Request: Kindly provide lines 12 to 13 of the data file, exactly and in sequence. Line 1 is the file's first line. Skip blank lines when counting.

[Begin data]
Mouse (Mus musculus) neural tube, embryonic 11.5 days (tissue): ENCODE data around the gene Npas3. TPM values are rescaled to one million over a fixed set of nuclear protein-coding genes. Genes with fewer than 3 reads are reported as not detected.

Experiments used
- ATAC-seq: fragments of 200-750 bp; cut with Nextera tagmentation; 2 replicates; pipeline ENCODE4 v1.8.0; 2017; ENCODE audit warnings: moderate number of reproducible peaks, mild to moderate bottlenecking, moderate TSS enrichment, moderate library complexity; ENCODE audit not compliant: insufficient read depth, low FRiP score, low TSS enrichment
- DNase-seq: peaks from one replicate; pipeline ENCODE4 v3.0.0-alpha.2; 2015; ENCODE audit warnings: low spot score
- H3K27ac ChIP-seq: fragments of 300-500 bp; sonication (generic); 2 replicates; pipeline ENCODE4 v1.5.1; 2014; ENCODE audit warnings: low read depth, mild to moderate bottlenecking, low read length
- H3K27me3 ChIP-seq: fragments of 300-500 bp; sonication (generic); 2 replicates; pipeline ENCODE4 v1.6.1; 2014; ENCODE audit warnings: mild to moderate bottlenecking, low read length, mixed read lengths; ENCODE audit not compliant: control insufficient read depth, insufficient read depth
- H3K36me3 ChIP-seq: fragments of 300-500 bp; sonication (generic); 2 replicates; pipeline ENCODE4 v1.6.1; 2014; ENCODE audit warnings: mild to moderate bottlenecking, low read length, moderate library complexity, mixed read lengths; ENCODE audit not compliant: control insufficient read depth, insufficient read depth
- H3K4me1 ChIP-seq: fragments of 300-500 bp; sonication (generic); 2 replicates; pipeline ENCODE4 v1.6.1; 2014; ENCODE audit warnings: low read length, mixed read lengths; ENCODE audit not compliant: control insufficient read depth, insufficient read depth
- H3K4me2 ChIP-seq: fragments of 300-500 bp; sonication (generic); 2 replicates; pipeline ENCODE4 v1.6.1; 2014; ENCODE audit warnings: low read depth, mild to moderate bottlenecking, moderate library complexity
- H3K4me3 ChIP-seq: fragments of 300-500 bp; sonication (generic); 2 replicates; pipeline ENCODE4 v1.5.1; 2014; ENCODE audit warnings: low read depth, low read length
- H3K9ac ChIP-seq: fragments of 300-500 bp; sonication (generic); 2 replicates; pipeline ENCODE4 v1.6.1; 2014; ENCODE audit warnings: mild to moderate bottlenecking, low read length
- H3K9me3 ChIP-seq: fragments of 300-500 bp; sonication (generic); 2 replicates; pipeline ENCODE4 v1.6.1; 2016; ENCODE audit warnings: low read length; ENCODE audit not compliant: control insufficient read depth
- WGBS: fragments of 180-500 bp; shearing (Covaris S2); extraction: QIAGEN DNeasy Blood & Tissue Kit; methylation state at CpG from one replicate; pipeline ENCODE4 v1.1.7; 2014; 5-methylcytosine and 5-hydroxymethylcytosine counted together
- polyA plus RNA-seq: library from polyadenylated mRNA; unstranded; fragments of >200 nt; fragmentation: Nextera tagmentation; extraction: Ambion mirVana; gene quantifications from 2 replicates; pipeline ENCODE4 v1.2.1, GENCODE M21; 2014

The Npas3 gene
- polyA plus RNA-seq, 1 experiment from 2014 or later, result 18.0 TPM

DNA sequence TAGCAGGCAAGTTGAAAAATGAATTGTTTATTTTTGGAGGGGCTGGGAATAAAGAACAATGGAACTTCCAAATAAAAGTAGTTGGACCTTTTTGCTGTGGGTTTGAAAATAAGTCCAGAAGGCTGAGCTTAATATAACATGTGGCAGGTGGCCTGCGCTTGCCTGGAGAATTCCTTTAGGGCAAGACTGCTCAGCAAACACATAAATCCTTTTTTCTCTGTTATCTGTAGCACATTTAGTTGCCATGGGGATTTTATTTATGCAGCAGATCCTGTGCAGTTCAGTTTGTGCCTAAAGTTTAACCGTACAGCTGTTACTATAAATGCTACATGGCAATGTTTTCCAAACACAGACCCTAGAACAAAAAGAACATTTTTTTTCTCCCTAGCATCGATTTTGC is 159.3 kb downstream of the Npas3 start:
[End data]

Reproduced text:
- H3K9me3 ChIP-seq: fragments of 300-500 bp; sonication (generic); 2 replicates; pipeline ENCODE4 v1.6.1; 2016; ENCODE audit warnings: low read length; ENCODE audit not compliant: control insufficient read depth
- WGBS: fragments of 180-500 bp; shearing (Covaris S2); extraction: QIAGEN DNeasy Blood & Tissue Kit; methylation state at CpG from one replicate; pipeline ENCODE4 v1.1.7; 2014; 5-methylcytosine and 5-hydroxymethylcytosine counted together